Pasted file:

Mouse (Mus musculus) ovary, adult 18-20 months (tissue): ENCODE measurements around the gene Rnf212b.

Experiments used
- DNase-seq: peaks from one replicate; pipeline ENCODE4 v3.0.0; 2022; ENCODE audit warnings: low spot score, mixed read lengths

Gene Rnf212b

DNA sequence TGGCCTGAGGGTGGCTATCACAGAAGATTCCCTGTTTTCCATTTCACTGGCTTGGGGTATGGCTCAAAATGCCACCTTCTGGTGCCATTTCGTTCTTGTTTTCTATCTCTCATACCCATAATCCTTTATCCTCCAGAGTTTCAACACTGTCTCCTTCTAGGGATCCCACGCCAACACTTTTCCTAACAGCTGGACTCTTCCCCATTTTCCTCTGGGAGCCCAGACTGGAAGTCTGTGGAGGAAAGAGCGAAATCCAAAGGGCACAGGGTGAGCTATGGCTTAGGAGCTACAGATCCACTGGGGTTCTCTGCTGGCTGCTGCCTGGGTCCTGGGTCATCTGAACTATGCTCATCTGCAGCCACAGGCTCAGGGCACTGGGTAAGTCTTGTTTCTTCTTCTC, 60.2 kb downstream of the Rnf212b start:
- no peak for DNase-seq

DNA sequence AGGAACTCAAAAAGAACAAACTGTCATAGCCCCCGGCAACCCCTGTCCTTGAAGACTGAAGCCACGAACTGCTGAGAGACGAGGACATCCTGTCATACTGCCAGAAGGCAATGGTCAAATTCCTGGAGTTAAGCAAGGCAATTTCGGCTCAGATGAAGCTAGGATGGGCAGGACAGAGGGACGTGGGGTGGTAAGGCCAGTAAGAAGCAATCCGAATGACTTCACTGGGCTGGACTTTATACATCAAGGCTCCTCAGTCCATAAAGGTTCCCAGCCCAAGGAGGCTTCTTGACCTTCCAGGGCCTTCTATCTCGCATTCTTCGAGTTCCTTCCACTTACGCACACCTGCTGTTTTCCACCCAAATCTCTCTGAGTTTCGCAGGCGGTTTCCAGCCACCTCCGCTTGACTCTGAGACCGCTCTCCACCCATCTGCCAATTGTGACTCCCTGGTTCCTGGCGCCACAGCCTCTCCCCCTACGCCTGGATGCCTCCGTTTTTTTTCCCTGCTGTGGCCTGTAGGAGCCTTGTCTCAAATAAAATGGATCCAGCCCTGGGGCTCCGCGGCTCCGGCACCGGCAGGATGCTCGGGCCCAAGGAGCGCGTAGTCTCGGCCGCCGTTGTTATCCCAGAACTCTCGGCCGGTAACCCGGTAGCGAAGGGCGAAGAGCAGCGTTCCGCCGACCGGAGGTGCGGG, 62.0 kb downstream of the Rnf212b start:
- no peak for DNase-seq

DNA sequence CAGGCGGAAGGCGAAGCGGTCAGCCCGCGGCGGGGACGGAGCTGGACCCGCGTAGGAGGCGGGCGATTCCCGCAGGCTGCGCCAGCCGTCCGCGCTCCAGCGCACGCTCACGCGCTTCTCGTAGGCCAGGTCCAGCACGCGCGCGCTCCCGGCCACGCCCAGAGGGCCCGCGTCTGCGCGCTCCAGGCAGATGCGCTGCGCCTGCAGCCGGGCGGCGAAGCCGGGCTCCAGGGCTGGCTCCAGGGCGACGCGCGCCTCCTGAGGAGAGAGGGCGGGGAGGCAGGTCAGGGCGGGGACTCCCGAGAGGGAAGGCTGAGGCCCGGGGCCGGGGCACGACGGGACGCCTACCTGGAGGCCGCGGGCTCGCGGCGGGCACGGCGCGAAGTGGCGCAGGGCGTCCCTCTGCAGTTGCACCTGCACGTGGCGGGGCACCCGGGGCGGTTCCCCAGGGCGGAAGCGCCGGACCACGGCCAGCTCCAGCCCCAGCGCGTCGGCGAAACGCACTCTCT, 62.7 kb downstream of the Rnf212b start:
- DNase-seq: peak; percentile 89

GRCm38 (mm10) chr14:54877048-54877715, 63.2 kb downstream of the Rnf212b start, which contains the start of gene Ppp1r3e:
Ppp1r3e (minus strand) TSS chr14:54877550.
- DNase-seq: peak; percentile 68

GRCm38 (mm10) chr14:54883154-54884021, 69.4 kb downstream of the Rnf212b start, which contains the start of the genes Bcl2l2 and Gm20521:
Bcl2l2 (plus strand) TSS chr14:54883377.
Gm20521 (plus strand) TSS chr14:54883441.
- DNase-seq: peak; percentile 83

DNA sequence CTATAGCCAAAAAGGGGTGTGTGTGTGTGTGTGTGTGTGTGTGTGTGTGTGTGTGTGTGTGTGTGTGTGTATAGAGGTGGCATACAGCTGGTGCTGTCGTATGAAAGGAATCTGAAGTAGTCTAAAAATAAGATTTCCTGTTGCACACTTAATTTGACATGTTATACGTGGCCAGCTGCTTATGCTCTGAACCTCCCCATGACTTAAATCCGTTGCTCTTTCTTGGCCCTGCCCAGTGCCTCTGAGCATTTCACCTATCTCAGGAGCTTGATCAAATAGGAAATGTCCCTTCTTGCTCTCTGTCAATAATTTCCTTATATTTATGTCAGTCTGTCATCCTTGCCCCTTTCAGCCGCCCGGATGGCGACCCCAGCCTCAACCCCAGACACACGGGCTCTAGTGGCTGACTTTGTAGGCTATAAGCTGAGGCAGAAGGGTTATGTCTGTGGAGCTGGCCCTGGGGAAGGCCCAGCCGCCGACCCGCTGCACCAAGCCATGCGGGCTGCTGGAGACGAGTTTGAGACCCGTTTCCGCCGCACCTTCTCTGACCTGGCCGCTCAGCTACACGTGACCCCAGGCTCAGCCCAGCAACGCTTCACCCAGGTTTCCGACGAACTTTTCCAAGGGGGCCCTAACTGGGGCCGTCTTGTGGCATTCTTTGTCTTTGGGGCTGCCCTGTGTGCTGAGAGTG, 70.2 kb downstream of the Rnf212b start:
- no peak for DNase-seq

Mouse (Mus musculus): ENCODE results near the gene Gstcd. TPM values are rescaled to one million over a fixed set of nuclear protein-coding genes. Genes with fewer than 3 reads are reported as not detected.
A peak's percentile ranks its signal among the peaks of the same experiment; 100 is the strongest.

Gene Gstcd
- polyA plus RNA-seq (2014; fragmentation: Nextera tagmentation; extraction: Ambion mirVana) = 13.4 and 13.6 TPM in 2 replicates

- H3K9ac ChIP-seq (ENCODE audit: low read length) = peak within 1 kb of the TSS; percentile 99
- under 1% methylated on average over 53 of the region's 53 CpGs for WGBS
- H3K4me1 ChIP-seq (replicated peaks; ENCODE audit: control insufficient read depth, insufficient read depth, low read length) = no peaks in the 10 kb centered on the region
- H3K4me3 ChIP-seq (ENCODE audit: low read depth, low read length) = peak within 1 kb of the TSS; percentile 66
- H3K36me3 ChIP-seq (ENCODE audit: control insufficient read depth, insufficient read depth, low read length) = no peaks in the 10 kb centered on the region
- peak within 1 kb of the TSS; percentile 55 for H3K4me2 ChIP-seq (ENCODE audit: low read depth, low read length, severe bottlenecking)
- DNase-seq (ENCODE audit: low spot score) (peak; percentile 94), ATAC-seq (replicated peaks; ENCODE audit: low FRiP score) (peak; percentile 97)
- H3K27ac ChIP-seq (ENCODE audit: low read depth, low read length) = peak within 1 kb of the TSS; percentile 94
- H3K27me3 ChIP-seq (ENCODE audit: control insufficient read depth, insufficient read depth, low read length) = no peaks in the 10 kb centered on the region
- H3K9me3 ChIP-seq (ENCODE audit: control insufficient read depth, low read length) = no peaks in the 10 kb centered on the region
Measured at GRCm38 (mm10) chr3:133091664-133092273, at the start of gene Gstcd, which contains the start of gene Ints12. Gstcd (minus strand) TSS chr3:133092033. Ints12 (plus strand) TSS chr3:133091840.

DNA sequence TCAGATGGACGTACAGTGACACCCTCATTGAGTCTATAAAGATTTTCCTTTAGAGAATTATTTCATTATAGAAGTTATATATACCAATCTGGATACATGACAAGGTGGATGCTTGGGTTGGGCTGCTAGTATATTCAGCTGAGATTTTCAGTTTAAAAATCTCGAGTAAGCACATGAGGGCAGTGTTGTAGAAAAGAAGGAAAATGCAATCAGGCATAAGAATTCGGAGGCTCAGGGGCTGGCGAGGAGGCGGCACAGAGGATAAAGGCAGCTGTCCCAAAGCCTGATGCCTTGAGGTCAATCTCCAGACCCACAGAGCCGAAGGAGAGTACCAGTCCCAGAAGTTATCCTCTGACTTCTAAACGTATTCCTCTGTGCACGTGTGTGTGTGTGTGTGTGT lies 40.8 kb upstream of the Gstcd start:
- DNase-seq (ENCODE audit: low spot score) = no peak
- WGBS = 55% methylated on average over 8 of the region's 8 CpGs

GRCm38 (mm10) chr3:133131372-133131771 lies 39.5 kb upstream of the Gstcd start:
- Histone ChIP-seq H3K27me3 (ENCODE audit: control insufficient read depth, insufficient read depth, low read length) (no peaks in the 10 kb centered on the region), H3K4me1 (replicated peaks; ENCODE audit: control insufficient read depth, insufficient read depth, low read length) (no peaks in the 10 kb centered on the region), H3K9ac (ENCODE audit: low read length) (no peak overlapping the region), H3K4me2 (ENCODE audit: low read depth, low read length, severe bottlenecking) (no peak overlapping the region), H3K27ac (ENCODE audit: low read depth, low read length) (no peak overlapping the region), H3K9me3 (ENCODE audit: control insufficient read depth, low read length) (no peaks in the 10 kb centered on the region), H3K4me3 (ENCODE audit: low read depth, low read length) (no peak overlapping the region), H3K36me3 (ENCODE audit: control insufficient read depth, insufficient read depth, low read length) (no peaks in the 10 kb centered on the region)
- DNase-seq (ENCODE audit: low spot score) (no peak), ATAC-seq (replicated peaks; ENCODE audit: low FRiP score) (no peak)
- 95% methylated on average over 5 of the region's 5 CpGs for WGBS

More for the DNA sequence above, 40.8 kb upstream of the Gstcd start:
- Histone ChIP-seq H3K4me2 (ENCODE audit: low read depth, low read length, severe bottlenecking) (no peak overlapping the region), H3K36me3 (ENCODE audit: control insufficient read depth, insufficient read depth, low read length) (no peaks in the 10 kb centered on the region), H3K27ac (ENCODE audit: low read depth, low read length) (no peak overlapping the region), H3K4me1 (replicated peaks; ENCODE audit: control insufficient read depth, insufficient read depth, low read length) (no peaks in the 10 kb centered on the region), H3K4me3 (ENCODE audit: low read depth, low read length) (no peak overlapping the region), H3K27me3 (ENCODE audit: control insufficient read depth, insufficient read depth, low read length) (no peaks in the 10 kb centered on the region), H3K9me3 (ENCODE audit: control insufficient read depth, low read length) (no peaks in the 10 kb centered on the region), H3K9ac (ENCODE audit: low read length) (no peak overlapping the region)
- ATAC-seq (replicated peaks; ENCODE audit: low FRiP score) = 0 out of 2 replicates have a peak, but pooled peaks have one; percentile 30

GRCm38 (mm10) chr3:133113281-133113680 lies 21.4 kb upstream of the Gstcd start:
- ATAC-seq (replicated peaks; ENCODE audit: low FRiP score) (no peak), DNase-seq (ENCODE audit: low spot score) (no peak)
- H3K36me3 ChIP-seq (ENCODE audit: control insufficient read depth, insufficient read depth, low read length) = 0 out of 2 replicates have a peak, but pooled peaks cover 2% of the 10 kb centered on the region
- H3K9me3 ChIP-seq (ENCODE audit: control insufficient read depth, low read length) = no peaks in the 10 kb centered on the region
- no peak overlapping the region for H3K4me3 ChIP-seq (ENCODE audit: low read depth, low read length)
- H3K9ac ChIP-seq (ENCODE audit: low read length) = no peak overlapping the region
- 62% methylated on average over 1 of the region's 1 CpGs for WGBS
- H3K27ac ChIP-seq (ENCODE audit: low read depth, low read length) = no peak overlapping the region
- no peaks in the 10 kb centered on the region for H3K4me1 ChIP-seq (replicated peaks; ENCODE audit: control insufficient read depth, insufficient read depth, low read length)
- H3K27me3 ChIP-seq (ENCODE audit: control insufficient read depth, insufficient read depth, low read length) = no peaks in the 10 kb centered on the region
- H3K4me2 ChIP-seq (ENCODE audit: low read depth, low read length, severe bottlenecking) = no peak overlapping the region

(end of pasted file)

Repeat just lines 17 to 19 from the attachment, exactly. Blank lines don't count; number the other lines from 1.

- DNase-seq: peak; percentile 83

DNA sequence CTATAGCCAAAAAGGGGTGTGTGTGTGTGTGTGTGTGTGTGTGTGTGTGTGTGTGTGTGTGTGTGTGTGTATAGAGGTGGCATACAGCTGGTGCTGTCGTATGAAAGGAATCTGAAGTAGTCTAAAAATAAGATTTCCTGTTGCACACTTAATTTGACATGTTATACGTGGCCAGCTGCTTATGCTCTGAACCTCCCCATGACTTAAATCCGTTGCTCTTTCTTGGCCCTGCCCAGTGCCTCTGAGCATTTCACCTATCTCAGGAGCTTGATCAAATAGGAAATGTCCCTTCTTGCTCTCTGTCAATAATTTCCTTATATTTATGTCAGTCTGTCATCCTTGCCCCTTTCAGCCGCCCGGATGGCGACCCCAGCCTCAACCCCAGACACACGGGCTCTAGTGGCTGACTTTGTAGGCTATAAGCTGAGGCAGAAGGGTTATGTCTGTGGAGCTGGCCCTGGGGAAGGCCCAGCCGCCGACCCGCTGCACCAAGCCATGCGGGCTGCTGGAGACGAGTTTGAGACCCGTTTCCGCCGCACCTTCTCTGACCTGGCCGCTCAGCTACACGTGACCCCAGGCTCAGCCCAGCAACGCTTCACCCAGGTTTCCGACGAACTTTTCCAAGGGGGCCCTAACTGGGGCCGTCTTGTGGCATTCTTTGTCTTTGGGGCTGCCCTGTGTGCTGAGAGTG, 70.2 kb downstream of the Rnf212b start:
- no peak for DNase-seq